parse is very flexible. in your example, I used parse recursively (calling parse within parse rules), because the counts are given within the data, its easier to do it this way. We could have done it differently using just one parse call, a stack, and words for the counts, but then, its pretty complicated to make. one thing to know is that parse only works on string and block types, so you have to convert your binary into a string first. are you parsing EDI data? another detail is that rebol only supports signed 32 bit ints, so you are effectively limited to a length of 31 bits for your lists. here is the code to solve your specific needs if you look at the difference between my previous example and this one, I think you'll be able to see how to expand on this one. note that the code below expects input to be valid and does no kind of error checking whatsoever. if input data is bad, its possible that the parser will stop, its also possible that a voluntary malign construction would let parser go into infinite loops. This is not to say that I see a place where such an infinite loop is possibe, only that sometimes, the parser ends up doing so when no time is spent making sure the rule is bullet-proof. if you are acting on unverified user-input, you might want to verify things like the count values, or other anomalies, and throw an error with make error! HTH :-) -MAx ;---------------------------------8<-------------------------------- TUPLE: to-string #{68} LIST: to-string #{6C} NULL: to-string #{6A} STRING: to-string #{6B} load-container: func [ str /local entity cursor output count data ][ output: copy "" ; recursive parse rule entity: [ [ LIST copy count 4 skip cursor: ; where do we start parsing next depth ( count: to-integer to-binary count append output "[" ) ; the count for the entity rule was set dynamically count entity ( remove/part skip tail output -2 2 ; remove trailing ", " we are at end of a container append output "], " ) :cursor ;continue where recursive parses left-off NULL cursor: ] | [ TUPLE copy count skip cursor: ; where do we start parsing next depth ( count: to-integer to-binary count append output "{" ) ; the count for the entity rule was set dynamically count entity ( remove/part skip tail output -2 2 ; remove trailing ", " we are at end of a container append output "}, " ) :cursor ;continue where recursive parses left-off ] | [ STRING copy count 2 skip ( ; here we change the count for the rule dynamically count: to-integer to-binary count ) copy data count skip cursor: ; where do we continue parsing after these items ( append output join data ", " ) ] ] parse/all str entity remove/part skip tail output -2 2 ; remove trailing ", " we are at end of a container return output ] load-container to-string #{ 6C000000046B0001436B000244456C000000026B0001436B000244456A68046B 0001436B000244456C000000026B0001436B000244456A68026B0001436B0002 44456A} == "[C, DE, [C, DE], {C, DE, [C, DE], {C, DE}}]" ;---------------------------------8<-------------------------------- On Thu, May 1, 2008 at 1:23 PM, DougEdmunds <dougedmunds-gmail.com> wrote:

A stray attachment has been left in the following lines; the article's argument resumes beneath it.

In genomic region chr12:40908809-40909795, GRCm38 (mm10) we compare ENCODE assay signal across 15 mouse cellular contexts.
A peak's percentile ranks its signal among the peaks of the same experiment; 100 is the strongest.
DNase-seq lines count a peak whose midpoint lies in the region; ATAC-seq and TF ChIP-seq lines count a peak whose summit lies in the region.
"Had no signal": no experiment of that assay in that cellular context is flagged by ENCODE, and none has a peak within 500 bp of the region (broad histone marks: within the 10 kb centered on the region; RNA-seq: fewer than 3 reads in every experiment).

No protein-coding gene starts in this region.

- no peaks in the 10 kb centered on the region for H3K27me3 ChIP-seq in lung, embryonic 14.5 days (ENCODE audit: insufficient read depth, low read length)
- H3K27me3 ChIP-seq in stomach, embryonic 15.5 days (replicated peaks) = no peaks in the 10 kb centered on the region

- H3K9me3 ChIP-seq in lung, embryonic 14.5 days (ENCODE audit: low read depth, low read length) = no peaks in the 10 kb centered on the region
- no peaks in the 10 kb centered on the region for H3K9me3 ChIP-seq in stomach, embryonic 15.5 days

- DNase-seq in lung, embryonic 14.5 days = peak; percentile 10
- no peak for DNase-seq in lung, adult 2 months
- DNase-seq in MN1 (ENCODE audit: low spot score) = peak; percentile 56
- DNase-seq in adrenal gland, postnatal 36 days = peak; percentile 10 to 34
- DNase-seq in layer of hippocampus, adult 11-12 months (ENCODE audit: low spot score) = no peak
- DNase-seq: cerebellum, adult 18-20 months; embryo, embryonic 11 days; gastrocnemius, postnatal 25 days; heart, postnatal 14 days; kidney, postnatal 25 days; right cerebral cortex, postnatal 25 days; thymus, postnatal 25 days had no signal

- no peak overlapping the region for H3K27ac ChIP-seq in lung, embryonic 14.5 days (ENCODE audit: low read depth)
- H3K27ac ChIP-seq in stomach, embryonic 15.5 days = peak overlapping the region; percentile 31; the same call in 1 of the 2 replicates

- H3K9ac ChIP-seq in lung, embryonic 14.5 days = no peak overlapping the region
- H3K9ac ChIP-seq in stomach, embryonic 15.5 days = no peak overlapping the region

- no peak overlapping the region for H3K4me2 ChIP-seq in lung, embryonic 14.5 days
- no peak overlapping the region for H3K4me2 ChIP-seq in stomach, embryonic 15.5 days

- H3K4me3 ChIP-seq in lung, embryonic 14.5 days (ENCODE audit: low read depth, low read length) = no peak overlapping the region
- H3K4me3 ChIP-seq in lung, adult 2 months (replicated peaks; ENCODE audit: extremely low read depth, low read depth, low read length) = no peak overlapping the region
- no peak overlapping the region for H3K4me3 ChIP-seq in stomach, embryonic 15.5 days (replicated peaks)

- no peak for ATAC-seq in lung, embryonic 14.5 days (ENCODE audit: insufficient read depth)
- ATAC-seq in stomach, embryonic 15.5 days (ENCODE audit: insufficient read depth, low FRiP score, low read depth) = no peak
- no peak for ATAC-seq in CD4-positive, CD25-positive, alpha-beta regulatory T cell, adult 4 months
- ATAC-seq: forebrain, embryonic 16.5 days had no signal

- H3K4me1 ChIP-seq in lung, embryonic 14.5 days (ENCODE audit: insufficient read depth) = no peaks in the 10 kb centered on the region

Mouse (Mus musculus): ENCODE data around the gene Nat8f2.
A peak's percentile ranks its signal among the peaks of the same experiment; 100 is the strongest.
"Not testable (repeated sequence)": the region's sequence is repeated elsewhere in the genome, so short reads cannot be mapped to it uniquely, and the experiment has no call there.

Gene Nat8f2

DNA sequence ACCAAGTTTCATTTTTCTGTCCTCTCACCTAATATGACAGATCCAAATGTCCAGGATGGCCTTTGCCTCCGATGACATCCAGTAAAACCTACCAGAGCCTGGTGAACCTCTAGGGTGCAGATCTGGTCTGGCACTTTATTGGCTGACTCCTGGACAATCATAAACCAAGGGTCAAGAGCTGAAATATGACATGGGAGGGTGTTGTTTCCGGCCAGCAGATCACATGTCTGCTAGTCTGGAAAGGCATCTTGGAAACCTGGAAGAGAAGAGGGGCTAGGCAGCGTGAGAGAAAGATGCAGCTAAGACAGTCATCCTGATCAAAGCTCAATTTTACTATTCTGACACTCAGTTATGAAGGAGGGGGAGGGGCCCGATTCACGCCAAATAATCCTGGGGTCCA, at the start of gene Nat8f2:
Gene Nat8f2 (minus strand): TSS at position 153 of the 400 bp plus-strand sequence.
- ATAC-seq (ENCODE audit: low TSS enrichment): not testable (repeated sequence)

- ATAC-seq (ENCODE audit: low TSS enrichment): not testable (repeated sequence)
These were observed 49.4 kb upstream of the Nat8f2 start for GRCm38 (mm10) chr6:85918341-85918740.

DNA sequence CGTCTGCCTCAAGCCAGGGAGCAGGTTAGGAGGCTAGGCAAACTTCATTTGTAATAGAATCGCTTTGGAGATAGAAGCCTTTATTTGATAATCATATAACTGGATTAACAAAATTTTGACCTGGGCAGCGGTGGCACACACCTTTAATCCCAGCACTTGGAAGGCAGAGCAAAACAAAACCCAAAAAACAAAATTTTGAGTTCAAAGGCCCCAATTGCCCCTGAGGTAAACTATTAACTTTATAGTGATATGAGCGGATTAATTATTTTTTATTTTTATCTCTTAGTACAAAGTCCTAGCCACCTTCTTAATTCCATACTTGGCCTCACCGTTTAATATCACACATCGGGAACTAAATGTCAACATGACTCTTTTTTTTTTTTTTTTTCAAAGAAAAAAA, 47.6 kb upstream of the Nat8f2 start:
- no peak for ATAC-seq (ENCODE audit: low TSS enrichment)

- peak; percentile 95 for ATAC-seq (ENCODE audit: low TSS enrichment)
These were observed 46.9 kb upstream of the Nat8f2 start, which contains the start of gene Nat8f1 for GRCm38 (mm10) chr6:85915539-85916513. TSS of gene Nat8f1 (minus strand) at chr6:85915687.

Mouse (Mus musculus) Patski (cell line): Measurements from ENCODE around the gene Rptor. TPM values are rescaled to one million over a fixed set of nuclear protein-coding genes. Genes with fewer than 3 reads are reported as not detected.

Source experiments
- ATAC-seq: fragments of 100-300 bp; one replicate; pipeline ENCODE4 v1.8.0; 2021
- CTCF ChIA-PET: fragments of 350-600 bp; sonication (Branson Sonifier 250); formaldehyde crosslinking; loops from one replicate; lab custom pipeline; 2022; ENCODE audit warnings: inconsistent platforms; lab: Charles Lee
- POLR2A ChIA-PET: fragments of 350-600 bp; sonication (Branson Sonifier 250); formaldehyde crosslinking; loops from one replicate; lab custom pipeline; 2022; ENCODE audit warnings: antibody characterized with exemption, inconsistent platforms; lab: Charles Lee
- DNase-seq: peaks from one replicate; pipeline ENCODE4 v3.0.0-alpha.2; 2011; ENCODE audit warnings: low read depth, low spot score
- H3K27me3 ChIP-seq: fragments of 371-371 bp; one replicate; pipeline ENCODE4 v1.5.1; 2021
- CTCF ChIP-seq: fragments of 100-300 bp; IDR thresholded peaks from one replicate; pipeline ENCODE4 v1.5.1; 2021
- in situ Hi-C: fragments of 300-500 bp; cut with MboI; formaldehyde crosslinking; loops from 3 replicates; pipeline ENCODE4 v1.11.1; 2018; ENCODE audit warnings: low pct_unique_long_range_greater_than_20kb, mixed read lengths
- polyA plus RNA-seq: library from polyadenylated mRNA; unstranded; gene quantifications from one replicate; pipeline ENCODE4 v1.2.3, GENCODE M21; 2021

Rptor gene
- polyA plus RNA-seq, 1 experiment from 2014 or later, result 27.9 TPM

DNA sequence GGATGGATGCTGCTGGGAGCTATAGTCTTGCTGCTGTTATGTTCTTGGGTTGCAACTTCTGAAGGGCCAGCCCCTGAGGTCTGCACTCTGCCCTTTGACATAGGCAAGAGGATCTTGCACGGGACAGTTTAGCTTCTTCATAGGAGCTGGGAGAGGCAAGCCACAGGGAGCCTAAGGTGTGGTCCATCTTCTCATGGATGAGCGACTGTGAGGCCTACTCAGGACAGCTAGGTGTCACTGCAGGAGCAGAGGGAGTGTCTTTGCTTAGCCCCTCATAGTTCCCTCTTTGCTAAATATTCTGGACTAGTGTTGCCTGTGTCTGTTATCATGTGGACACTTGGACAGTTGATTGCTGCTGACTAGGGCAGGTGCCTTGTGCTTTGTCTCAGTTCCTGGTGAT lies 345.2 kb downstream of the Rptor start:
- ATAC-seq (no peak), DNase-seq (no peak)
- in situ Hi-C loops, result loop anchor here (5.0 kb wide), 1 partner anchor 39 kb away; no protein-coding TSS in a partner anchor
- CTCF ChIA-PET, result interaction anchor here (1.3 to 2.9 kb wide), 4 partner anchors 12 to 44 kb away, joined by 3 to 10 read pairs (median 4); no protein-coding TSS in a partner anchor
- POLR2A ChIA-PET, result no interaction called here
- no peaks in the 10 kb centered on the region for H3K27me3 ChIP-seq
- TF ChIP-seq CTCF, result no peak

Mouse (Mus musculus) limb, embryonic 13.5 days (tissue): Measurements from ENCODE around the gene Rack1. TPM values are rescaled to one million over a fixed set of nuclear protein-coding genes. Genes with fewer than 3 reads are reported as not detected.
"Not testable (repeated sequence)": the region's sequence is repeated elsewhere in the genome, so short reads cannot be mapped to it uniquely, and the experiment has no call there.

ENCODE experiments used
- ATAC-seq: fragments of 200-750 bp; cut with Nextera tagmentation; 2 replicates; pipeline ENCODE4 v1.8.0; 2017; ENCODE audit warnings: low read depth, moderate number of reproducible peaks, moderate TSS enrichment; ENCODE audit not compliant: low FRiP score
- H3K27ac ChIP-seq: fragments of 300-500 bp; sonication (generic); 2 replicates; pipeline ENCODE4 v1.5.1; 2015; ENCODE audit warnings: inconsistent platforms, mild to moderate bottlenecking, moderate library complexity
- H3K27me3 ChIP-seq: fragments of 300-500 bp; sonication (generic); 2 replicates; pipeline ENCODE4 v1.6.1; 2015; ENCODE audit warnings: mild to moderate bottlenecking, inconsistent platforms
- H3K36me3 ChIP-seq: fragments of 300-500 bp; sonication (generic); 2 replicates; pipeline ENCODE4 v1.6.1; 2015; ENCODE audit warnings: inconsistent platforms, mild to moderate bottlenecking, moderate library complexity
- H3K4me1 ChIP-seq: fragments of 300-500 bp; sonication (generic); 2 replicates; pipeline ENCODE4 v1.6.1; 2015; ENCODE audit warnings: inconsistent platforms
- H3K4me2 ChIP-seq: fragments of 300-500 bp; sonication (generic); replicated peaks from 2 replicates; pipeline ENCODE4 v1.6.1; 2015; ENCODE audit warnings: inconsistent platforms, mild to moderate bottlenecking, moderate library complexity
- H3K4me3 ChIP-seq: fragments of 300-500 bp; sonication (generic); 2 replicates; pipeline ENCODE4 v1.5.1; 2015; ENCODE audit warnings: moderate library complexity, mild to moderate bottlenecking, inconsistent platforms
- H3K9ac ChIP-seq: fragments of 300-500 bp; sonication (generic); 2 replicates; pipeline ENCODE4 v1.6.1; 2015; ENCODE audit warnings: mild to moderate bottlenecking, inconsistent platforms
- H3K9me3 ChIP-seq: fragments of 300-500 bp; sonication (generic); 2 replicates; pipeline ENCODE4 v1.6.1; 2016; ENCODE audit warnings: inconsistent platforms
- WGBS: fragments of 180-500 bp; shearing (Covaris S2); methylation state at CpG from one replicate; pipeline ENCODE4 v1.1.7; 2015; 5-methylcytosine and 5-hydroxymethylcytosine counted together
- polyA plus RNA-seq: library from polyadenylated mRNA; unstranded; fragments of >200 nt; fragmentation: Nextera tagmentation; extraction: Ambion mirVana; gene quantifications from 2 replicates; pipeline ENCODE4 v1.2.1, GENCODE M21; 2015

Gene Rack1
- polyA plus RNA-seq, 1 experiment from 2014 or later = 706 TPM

[5/8] from: moliad::gmail::com at: 1-May-2008 16:33